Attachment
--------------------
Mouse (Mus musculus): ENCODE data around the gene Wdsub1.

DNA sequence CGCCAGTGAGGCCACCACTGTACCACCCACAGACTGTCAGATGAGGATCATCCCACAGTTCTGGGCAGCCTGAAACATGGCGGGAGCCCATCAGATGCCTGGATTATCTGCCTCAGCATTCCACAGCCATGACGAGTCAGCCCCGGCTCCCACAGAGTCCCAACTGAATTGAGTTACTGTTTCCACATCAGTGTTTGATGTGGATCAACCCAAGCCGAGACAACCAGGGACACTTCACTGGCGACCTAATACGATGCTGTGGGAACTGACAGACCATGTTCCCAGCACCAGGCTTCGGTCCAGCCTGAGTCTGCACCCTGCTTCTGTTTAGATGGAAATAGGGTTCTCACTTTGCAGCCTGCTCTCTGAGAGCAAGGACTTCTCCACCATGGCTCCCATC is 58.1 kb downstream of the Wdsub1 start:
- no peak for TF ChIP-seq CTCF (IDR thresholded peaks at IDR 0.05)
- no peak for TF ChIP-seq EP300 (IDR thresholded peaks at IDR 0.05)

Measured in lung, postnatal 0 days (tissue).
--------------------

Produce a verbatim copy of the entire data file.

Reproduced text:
Mouse (Mus musculus): ENCODE data around the gene Wdsub1.

DNA sequence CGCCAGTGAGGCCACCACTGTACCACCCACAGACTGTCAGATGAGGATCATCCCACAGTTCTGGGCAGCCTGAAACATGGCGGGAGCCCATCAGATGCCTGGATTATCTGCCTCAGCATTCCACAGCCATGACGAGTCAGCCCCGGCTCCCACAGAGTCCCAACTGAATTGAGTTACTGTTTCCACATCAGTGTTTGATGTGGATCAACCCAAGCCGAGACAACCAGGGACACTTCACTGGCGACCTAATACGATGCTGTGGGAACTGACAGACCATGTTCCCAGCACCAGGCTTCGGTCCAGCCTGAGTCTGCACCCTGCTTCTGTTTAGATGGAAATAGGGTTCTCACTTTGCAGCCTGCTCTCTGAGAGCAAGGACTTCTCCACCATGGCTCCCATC is 58.1 kb downstream of the Wdsub1 start:
- no peak for TF ChIP-seq CTCF (IDR thresholded peaks at IDR 0.05)
- no peak for TF ChIP-seq EP300 (IDR thresholded peaks at IDR 0.05)

Measured in lung, postnatal 0 days (tissue).